Napping on the couch is akin to sleeping in the jungle. In both cases the job is a high risk situation. While at the same time both places of rest are an act of desperation, sleeping when one can no longer holdout. At those times a parent understands the ruthlessness of the natural elements.
When napping on the couch one must sleep with their head elevated. This is not to fend off the large beasts of the evergreen forest, nor is it for the older children, they know better. It is a position to guard one’s self from the smaller creatures. Place your head up and back in the same way you would to keep spiders and centipedes out of your mouth, nose, ears, eyes and where ever else they might explore. It also helps to stay out of reach of the toddler. I find the exploratory, cold and sticky fingers of child #6 are a more disturbing way to awaken. And given the chance, he might just slobber all over one’s face.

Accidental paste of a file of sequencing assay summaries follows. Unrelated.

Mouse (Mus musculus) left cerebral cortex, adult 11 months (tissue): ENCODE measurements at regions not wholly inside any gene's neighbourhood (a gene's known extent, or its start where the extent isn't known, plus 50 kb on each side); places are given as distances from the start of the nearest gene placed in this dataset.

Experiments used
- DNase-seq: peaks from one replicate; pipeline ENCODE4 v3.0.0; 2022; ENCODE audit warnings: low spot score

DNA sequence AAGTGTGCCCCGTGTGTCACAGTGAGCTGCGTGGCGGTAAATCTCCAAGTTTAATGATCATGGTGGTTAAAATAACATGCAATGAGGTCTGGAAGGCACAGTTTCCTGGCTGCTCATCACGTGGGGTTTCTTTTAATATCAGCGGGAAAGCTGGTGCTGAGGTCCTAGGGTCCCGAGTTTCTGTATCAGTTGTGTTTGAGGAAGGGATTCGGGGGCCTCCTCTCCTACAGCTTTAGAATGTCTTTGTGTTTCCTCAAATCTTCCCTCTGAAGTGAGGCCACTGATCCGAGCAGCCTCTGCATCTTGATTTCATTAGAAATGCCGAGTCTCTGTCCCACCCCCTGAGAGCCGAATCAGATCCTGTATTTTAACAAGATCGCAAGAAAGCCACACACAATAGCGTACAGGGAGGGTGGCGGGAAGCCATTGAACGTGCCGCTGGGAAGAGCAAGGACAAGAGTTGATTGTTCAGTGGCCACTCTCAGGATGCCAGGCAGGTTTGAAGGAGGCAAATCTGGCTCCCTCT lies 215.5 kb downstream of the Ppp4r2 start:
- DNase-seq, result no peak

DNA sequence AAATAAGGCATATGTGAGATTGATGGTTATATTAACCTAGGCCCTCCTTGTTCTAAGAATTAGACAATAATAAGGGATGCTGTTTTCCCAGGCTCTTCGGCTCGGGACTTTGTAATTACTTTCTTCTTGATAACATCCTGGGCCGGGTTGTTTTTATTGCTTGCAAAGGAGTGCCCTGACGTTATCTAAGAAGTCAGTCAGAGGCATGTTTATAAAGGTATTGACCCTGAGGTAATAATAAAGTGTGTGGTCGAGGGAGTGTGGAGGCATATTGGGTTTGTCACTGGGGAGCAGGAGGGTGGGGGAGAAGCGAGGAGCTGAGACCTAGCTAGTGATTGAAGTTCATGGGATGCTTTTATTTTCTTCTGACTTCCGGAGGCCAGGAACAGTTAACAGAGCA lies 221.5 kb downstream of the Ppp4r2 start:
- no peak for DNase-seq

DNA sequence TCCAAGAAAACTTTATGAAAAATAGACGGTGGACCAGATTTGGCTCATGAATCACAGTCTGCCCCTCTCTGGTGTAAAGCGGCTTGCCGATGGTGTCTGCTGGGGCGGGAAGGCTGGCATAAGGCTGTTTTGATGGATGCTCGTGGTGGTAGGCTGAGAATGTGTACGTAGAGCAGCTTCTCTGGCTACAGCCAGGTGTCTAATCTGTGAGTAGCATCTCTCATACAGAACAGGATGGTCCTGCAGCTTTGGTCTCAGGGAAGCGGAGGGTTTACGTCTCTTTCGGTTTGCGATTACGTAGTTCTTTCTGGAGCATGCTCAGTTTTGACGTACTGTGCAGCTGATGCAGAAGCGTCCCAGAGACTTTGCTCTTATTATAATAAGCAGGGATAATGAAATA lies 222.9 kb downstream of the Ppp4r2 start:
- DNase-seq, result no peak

I find it necessary to nap with my jacket and shoes on, in other words, ready for flight. A couch nap is a necessity, meaning it is not a good idea to put a wall and shut door between myself and the children. I make certain not to use any quilt that I might get tangled in when someone is screaming bloody murder. So far the disturbances have been isolated to #4 picking on her older sister #3.
The best way to nap remains the same both on the couch and in the jungle, get a trustworthy guard. I am able to say to Wife, “I’m laying down on the couch for a moment.” With that statement we both understand my meaning, “I need a short nap; my life is in your hands, I trust my rest into your safe keeping; keep the children and dog off of me; and pray to God that no one get hurt until I wake up.” Though I may not sleep any longer, I am at least assured with the guardianship of an adult I trust. I find that way the easiest way to nap; that is until someone else skins their knee.
Photo by Catherine Culver